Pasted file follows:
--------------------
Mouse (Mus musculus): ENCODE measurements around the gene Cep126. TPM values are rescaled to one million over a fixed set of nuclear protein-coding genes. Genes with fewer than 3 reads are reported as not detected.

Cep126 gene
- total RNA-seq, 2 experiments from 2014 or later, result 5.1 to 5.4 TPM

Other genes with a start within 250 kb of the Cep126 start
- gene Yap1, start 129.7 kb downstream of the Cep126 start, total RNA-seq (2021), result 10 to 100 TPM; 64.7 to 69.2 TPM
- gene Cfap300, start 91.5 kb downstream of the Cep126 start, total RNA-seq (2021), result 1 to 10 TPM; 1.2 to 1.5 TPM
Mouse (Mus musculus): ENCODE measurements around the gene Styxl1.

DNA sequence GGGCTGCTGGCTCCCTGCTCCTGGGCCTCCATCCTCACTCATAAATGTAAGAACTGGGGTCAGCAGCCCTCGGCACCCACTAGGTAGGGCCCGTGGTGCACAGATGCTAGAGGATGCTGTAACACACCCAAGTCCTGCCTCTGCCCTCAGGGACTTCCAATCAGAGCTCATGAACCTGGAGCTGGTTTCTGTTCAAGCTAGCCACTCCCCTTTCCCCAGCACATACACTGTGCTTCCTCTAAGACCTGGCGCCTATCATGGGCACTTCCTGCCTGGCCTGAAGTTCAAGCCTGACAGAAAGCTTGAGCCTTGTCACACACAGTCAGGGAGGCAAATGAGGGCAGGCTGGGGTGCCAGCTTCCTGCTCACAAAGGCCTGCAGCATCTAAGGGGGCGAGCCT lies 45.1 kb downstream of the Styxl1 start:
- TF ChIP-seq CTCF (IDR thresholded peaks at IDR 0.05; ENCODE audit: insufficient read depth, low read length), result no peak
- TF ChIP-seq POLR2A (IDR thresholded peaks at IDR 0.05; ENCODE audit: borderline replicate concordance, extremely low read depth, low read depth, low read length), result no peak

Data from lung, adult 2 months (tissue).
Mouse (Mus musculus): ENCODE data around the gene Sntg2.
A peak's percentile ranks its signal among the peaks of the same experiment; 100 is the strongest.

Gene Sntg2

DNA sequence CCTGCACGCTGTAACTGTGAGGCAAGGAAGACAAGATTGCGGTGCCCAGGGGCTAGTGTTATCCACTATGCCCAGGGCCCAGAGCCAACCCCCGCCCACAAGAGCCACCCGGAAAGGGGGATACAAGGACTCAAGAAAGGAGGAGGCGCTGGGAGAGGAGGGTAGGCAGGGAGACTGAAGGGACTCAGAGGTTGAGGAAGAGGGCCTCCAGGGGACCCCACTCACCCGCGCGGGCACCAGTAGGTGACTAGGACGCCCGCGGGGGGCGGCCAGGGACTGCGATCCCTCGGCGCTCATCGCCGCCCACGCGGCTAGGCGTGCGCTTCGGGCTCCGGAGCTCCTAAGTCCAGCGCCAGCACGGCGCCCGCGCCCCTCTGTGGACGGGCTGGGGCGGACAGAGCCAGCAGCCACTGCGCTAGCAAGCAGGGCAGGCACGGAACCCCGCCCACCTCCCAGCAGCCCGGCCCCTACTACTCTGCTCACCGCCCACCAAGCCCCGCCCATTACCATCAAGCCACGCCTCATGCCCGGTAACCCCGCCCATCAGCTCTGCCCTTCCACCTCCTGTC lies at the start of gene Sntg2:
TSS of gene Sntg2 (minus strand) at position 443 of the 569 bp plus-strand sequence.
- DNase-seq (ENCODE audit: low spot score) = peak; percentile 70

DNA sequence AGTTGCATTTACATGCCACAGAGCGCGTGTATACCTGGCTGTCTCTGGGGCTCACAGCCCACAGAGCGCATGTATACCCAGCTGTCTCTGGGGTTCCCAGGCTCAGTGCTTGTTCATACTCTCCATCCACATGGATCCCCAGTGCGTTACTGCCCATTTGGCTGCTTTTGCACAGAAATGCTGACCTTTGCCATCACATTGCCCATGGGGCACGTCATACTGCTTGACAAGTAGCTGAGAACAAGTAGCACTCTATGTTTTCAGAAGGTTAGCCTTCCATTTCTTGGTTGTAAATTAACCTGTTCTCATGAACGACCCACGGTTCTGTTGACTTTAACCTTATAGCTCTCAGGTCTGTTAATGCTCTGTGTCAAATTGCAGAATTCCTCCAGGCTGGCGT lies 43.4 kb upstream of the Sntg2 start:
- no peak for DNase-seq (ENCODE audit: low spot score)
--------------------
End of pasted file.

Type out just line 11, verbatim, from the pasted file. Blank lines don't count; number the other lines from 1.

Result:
Data from lung, adult 2 months (tissue).